On Monday I said I was a little disappointed that Michael Chabon's The Yiddish Policemen's Union won the Hugo Award for best science fiction novel in 2007. Though I think the novel is excellent, and certainly qualifies as scifi, I said it seemed wrong to give the coveted scifi award to an author who uses scifi tropes, but isn't immersed in the world of scifi. But I was wrong. Here are a few of the comments from the discussion thread that changed my mind. Illuminatus said:
Don't hate on Chabon. That guy is in the trenches defending SF and Fantasy. Check out Maps & Legends if you need proof. And he's bringing literary snobs (read, my former roommate) over to SF and Fantasy. He earned it . . . What you're saying is that it bothers you that the superior author won the prize. That's like saying Olympic gold medalists shouldn't be allowed to compete in other tournaments, because they are guaranteed the prize. It just isn't the case. Neither Cormac McCarthy nor Thomas Pynchon were even nominated, despite the fact that both The Road and Gravity's Rainbow are sci-fi books. GR even won the Saturn Award. This isn't some lit author slumming it to win an award, this is recognition of good writing in a genre the author respects and cherishes. Most big lit writers who try this sort of stuff fail miserably or, worse, are chastised for it. The Road and The Yiddish Policeman's Union are exceptions, not the rule. Goodness, 95% of the Hugo winners are hardcore SF writers, it's alright if once every two decades a "mainstream lit" writer gets one. It probably means they've earned it.
Then Pink Clerical Collar wrote:
And as for Chabon, he's never pulled a Vonnegut; he's too legit to quit, and after KAVALIER AND CLAY, he's a fanboy I trust to keep it real no matter how mainstream /slipstream / crossed streams he gets.
Ron Hogan added:
Annalee writes, "It felt a little wrong to me that the award went to somebody who writes mainstream literary fiction that merely borrows a few tropes from SF." TYPU does not "merely borrow a few tropes." It is a fully formed science fiction novel—and, apparently, one that both science fiction fans AND science fiction writers consider worthy of recognition as best in show, considering that Chabon also won the Nebula three months ago. Using the "merely borrows a few tropes" argument, by the way, one might conceivably argue that Charlie Stross wasn't doing science fiction when he wrote HALTING STATE, merely dabbling in technothrillery with a few futuristic touches.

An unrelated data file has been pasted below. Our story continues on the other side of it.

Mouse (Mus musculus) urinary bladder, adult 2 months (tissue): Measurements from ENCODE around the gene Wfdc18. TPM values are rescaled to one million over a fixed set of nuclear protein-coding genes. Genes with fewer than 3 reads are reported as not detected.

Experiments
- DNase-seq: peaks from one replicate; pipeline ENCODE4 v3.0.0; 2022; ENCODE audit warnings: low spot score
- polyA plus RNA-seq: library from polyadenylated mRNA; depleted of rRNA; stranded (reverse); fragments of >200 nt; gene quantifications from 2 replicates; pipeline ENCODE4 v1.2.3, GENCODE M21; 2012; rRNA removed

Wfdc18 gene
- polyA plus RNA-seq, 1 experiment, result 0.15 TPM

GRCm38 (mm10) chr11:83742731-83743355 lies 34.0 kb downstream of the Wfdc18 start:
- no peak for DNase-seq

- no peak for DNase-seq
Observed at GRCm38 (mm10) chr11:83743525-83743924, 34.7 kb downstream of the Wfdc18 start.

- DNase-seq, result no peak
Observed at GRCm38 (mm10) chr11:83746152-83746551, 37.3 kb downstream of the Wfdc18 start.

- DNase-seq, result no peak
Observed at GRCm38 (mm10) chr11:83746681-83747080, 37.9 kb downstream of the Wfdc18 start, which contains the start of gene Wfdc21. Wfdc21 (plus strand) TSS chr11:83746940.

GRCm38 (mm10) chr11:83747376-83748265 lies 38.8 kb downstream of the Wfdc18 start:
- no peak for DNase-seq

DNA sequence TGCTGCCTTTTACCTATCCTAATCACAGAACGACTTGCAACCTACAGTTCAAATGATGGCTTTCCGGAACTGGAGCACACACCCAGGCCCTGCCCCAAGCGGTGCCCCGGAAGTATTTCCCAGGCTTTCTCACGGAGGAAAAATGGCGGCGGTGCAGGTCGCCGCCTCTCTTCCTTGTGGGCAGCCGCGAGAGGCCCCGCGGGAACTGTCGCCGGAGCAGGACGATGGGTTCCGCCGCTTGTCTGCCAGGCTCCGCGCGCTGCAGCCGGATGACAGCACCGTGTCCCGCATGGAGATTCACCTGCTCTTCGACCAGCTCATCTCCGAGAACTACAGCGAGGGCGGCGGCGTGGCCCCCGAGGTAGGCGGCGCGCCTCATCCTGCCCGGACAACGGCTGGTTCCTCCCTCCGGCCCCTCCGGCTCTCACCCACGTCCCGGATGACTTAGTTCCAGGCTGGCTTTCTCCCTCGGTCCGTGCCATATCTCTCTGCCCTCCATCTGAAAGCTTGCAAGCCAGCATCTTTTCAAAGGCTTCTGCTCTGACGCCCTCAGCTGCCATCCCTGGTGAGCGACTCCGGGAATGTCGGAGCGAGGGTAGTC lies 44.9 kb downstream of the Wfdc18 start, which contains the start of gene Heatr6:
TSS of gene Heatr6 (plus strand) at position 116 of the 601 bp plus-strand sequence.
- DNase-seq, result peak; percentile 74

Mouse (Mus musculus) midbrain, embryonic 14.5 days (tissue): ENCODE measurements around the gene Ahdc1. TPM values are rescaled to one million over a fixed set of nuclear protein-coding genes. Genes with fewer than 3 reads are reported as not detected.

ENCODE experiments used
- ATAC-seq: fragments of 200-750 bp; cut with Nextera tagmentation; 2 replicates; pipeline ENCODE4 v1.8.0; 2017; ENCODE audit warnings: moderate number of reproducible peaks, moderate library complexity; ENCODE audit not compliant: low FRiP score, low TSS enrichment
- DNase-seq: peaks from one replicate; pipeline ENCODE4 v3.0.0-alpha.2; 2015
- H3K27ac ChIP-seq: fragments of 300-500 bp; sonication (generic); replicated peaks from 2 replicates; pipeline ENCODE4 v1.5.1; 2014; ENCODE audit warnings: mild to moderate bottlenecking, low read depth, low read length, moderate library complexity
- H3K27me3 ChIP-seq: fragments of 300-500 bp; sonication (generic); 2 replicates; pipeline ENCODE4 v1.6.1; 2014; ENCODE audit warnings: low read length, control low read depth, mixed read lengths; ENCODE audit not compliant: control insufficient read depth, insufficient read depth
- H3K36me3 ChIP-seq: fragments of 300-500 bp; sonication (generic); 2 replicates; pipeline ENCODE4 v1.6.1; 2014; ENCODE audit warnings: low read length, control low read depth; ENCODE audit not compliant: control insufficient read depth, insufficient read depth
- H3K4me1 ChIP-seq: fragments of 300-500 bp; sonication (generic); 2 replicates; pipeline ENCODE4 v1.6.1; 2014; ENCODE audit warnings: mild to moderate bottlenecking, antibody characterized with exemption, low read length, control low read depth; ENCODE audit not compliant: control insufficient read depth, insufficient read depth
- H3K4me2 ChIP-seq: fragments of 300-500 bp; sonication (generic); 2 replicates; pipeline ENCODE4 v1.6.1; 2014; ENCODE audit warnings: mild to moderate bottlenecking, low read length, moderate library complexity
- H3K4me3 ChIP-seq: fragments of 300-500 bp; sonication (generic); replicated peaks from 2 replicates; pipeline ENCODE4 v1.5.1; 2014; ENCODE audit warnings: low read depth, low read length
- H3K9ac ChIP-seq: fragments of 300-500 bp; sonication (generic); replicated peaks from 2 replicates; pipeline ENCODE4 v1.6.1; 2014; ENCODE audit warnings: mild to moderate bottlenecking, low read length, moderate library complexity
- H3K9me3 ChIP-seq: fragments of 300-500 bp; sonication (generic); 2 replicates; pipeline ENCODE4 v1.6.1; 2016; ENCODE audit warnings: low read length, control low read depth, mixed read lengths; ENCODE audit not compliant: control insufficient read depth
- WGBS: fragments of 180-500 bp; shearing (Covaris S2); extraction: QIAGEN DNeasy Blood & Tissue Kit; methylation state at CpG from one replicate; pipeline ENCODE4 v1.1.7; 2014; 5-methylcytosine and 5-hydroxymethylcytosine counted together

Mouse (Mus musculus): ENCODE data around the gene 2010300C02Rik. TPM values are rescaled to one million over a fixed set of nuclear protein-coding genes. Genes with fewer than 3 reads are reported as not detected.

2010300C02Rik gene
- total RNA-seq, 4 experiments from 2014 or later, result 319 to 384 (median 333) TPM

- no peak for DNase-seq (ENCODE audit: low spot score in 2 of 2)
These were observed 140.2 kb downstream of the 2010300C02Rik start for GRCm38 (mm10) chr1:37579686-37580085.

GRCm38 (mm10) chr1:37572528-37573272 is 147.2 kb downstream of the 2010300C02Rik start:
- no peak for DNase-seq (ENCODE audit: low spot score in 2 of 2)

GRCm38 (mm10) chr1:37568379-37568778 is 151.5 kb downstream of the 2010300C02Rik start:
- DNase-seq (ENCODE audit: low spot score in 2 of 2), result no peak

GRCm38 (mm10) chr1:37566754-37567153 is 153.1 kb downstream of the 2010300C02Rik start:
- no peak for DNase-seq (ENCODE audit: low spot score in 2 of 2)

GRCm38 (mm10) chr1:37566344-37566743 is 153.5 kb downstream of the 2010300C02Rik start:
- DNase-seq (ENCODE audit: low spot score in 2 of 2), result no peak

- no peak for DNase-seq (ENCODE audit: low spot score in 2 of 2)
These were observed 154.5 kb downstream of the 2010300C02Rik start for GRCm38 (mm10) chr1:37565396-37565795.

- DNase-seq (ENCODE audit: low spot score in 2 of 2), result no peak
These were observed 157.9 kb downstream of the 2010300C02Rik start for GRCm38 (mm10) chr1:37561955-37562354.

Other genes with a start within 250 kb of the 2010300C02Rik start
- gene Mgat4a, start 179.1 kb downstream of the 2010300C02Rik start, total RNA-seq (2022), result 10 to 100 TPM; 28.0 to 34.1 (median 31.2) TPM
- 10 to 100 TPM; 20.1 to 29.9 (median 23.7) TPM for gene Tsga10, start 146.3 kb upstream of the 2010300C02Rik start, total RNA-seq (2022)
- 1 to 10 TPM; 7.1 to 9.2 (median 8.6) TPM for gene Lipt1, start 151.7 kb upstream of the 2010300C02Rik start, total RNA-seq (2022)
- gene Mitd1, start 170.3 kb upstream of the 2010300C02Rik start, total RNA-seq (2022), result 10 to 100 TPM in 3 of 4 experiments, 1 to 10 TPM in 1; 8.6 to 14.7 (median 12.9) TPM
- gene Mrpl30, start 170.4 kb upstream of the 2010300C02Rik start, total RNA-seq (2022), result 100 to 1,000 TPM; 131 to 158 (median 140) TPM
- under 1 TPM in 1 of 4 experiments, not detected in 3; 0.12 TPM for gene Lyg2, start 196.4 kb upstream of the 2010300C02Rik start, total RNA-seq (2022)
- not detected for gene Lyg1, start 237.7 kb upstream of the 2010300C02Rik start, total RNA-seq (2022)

Tim Faulkner asked pointedly:
If scifi fans don't want their favorite genre to be an ostracized ghetto, why do they insist on it being an ostracized ghetto?
Lightning Louie finally persuaded me completely by writing:
But here's the thing: "mainstream" is a total misnomer, a marketing term. The "literary fiction" section at your local retailer boasts plenty of fantasy and science fiction novels, as well as representatives of other genres, whether it's Winter's Tale, Little, Big, or Lonesome Dove. The notion of genre as a form of identity politics is just an excuse not to read more widely, and it's a surefire guarantee for boredom.
OK, you guys totally win. One of the foundational ideas behind io9 is that science fiction is mainstream pop culture, and writers like Chabon prove that's the case. It's sometimes hard to throw off that ghetto feeling when you're a scifi nerd. But even the Hugo voters who made Chabon this year's winner know that the world of scifi is changing. It's not just the genre of underground scifi conventions. It's everybody's genre, and has invaded literary fiction and Hollywood movies alike. So that's why I was wrong about Chabon. He represents the future of science fiction as popular fiction, and it's encouraging to see people both within and outside scifi fandom recognizing that.